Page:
Misty Copeland has officially become the first African-American female principal dancer in the 75-year history of the American Ballet Theater, according to the New York Times.
Copeland, who recently made the cover of Time Magazine, has been candid about her ambition to become the first black principal dancer of the nation’s most prestigious ballet theater company.
Her openness about race in ballet has made her one of the most recognizable figures in dance.
“My fears are that it could be another two decades before another black woman is in the position that I hold with an elite ballet company,” Copeland wrote in her memoir, Life in Motion: An Unlikely Ballerina, which was published last year. “That if I don’t rise to principal, people will feel I have failed them.”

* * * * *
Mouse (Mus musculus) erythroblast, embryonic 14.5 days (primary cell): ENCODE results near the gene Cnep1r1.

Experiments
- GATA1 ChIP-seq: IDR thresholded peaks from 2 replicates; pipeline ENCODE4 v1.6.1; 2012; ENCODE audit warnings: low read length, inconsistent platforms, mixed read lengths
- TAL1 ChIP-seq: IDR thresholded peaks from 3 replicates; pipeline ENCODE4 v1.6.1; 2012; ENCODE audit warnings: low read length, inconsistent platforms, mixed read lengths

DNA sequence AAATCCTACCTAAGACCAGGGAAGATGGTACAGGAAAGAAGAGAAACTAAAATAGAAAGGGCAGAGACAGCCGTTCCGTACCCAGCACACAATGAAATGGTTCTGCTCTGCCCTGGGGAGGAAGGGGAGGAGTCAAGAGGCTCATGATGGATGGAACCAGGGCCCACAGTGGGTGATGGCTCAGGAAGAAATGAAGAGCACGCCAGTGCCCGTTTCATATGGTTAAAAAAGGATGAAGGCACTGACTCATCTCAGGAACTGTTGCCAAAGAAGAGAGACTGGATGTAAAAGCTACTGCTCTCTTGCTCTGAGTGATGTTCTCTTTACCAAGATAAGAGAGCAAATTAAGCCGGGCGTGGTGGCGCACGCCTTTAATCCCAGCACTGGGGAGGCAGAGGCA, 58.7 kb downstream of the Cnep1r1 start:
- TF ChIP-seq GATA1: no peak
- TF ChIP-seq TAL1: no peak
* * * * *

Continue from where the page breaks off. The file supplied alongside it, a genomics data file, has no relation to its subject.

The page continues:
After 14 years with the American Ballet Theater, Copeland’s dream has finally been realized.
She addressed the crowd at Tuesday’s announcement with gratitude. “Thank you so, so much for your support — it means so much to me to have you all here,” she said. “It’s such a special day for me, and for so many people who have come before me. So thank you for being here on this amazing day.”
Watch a recent CBS 60 Minutes report on Copeland’s ballet journey below:
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